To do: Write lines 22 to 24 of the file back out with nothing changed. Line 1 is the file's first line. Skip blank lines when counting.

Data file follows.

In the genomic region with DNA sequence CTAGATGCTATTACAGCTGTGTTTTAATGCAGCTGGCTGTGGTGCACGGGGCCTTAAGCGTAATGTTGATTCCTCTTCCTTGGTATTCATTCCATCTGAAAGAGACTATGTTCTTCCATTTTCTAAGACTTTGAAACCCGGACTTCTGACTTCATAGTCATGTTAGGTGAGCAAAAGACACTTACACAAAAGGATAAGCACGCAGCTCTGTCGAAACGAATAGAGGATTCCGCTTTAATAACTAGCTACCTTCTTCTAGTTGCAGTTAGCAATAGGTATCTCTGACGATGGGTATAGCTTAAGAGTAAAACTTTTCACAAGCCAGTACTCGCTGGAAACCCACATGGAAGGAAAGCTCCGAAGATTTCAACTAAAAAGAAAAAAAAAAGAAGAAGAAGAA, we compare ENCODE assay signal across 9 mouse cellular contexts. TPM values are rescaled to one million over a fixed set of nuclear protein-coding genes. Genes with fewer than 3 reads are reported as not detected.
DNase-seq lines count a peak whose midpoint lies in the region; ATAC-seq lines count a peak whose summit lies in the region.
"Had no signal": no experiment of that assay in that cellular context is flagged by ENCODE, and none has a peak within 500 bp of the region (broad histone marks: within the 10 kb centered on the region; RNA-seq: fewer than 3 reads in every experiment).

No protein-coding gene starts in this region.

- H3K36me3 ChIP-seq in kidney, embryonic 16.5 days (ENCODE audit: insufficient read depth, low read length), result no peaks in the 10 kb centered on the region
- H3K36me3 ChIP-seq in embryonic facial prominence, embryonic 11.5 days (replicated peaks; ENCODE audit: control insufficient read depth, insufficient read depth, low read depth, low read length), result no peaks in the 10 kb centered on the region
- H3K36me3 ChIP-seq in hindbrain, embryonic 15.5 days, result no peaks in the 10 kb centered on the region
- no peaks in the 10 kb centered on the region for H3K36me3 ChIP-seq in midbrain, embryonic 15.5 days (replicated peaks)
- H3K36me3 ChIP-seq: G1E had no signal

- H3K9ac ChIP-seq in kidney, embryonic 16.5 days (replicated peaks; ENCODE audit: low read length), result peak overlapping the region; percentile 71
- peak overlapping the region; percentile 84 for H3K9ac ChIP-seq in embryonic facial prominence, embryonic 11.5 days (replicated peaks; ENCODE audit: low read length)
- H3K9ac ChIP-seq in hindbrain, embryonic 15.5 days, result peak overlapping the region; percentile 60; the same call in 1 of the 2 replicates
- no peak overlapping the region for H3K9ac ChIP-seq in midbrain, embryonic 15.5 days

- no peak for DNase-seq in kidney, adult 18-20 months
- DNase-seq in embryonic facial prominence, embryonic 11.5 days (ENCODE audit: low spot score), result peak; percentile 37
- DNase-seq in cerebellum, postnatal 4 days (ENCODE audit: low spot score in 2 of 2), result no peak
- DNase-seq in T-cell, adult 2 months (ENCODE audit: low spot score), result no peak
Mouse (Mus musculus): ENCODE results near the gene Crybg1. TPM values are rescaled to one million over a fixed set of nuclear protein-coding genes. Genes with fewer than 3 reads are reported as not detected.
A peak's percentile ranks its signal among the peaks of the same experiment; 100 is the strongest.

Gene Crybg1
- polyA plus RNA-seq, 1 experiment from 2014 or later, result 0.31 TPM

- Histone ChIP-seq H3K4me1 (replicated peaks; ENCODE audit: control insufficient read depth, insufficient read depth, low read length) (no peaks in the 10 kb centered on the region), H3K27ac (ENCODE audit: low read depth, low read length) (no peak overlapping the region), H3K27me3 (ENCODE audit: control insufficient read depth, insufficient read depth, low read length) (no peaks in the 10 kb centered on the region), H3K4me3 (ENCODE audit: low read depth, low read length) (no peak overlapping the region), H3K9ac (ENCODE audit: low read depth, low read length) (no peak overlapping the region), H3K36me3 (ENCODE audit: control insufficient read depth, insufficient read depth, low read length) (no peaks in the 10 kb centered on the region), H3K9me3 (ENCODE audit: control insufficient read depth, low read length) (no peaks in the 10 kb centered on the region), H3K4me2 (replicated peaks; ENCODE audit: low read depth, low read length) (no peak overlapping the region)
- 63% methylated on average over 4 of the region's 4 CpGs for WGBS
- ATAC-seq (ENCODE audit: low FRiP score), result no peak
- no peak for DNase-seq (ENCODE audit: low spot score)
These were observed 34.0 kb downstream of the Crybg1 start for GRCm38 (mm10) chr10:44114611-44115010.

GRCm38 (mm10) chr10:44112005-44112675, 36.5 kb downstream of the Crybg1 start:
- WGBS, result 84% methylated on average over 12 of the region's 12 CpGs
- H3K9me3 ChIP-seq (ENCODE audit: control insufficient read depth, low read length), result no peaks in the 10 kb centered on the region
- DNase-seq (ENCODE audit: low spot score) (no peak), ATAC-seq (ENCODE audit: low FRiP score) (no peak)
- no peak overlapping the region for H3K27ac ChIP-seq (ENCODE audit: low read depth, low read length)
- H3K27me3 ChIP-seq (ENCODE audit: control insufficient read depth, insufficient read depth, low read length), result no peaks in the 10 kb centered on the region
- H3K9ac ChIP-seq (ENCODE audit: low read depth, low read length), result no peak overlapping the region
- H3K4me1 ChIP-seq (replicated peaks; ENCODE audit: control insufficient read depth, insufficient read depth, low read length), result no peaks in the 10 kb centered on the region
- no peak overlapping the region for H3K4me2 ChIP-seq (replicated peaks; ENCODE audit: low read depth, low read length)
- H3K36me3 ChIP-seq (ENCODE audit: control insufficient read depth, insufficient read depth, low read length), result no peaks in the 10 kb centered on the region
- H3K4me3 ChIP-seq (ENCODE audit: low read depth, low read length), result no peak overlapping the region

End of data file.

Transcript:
- Histone ChIP-seq H3K4me1 (replicated peaks; ENCODE audit: control insufficient read depth, insufficient read depth, low read length) (no peaks in the 10 kb centered on the region), H3K27ac (ENCODE audit: low read depth, low read length) (no peak overlapping the region), H3K27me3 (ENCODE audit: control insufficient read depth, insufficient read depth, low read length) (no peaks in the 10 kb centered on the region), H3K4me3 (ENCODE audit: low read depth, low read length) (no peak overlapping the region), H3K9ac (ENCODE audit: low read depth, low read length) (no peak overlapping the region), H3K36me3 (ENCODE audit: control insufficient read depth, insufficient read depth, low read length) (no peaks in the 10 kb centered on the region), H3K9me3 (ENCODE audit: control insufficient read depth, low read length) (no peaks in the 10 kb centered on the region), H3K4me2 (replicated peaks; ENCODE audit: low read depth, low read length) (no peak overlapping the region)
- 63% methylated on average over 4 of the region's 4 CpGs for WGBS
- ATAC-seq (ENCODE audit: low FRiP score), result no peak